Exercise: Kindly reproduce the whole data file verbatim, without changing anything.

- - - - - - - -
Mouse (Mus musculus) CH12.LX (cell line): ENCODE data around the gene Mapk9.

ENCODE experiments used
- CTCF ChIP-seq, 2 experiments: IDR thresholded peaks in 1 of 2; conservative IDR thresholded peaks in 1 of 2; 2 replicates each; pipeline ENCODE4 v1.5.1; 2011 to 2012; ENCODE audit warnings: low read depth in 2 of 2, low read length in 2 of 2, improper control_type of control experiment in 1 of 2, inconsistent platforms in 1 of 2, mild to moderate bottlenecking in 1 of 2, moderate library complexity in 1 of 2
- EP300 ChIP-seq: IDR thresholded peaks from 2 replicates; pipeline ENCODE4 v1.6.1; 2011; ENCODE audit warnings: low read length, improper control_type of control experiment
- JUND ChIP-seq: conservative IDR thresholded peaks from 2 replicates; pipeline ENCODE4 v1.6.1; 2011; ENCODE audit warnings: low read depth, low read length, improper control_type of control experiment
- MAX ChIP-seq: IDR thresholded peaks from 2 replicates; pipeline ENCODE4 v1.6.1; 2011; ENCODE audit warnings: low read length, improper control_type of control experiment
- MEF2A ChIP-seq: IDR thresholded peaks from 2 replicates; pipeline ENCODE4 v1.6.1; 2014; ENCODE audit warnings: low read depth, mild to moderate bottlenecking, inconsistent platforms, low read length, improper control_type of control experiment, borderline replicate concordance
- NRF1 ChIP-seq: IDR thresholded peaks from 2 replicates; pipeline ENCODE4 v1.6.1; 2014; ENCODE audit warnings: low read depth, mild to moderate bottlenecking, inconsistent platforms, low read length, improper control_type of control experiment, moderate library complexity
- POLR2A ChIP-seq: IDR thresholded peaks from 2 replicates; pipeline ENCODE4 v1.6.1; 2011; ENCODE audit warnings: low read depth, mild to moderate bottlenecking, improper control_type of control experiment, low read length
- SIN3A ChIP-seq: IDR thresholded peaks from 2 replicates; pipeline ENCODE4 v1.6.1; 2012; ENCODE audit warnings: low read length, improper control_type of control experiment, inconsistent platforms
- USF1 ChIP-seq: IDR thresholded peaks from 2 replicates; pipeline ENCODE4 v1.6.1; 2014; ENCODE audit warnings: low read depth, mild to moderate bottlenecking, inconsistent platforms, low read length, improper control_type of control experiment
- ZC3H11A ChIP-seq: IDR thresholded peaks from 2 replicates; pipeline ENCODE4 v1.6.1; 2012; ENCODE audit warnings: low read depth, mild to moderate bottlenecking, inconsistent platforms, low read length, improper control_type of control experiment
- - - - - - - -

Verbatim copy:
Mouse (Mus musculus) CH12.LX (cell line): ENCODE data around the gene Mapk9.

ENCODE experiments used
- CTCF ChIP-seq, 2 experiments: IDR thresholded peaks in 1 of 2; conservative IDR thresholded peaks in 1 of 2; 2 replicates each; pipeline ENCODE4 v1.5.1; 2011 to 2012; ENCODE audit warnings: low read depth in 2 of 2, low read length in 2 of 2, improper control_type of control experiment in 1 of 2, inconsistent platforms in 1 of 2, mild to moderate bottlenecking in 1 of 2, moderate library complexity in 1 of 2
- EP300 ChIP-seq: IDR thresholded peaks from 2 replicates; pipeline ENCODE4 v1.6.1; 2011; ENCODE audit warnings: low read length, improper control_type of control experiment
- JUND ChIP-seq: conservative IDR thresholded peaks from 2 replicates; pipeline ENCODE4 v1.6.1; 2011; ENCODE audit warnings: low read depth, low read length, improper control_type of control experiment
- MAX ChIP-seq: IDR thresholded peaks from 2 replicates; pipeline ENCODE4 v1.6.1; 2011; ENCODE audit warnings: low read length, improper control_type of control experiment
- MEF2A ChIP-seq: IDR thresholded peaks from 2 replicates; pipeline ENCODE4 v1.6.1; 2014; ENCODE audit warnings: low read depth, mild to moderate bottlenecking, inconsistent platforms, low read length, improper control_type of control experiment, borderline replicate concordance
- NRF1 ChIP-seq: IDR thresholded peaks from 2 replicates; pipeline ENCODE4 v1.6.1; 2014; ENCODE audit warnings: low read depth, mild to moderate bottlenecking, inconsistent platforms, low read length, improper control_type of control experiment, moderate library complexity
- POLR2A ChIP-seq: IDR thresholded peaks from 2 replicates; pipeline ENCODE4 v1.6.1; 2011; ENCODE audit warnings: low read depth, mild to moderate bottlenecking, improper control_type of control experiment, low read length
- SIN3A ChIP-seq: IDR thresholded peaks from 2 replicates; pipeline ENCODE4 v1.6.1; 2012; ENCODE audit warnings: low read length, improper control_type of control experiment, inconsistent platforms
- USF1 ChIP-seq: IDR thresholded peaks from 2 replicates; pipeline ENCODE4 v1.6.1; 2014; ENCODE audit warnings: low read depth, mild to moderate bottlenecking, inconsistent platforms, low read length, improper control_type of control experiment
- ZC3H11A ChIP-seq: IDR thresholded peaks from 2 replicates; pipeline ENCODE4 v1.6.1; 2012; ENCODE audit warnings: low read depth, mild to moderate bottlenecking, inconsistent platforms, low read length, improper control_type of control experiment